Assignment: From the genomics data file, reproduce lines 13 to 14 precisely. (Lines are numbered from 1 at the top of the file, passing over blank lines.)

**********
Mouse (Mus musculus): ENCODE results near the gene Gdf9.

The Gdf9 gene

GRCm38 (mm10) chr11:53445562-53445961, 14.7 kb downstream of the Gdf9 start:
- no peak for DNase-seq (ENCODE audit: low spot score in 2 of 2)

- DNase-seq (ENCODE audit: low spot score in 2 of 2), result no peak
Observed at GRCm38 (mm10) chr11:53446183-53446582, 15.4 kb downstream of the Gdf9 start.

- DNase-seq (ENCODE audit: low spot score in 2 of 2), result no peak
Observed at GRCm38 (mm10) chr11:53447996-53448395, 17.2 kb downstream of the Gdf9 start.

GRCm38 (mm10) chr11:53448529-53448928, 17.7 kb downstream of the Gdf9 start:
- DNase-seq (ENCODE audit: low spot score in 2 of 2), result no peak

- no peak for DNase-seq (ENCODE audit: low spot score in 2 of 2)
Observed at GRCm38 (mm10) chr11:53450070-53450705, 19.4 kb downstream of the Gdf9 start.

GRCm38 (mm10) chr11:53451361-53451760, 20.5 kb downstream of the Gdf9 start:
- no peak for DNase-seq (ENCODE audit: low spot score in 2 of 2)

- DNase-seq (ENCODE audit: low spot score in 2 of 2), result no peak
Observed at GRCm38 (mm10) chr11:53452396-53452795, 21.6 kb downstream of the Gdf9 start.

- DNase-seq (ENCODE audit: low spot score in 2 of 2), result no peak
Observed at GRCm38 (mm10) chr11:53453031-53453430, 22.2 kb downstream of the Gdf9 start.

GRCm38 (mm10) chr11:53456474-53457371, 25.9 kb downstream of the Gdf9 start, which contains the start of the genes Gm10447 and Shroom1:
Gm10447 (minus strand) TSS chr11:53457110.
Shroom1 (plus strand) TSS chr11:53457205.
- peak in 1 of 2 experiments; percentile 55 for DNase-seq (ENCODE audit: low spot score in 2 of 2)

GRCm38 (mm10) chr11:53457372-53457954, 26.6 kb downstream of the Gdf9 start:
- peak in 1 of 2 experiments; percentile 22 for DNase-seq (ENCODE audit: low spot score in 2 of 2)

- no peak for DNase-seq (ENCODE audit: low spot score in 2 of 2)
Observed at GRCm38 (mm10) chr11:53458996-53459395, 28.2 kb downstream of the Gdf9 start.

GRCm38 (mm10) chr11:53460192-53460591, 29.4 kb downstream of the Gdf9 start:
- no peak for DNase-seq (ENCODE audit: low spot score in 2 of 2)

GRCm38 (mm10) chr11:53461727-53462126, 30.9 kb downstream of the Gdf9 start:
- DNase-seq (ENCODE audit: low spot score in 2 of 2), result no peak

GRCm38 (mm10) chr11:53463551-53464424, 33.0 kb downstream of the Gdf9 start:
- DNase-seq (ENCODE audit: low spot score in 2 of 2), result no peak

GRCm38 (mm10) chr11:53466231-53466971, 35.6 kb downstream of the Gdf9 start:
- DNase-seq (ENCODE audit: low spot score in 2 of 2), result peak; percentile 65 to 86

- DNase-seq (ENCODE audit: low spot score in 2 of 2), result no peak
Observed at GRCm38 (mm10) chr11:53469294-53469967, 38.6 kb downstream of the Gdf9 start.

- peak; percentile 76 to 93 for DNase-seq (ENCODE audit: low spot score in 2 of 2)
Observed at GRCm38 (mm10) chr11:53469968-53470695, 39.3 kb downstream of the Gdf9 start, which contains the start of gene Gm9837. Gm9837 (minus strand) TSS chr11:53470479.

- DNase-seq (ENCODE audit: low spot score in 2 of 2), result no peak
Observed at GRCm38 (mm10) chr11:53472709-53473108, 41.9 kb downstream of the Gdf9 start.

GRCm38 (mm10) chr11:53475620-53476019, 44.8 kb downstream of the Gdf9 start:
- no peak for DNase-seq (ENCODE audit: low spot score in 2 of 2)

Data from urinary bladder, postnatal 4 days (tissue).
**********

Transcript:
GRCm38 (mm10) chr11:53451361-53451760, 20.5 kb downstream of the Gdf9 start:
- no peak for DNase-seq (ENCODE audit: low spot score in 2 of 2)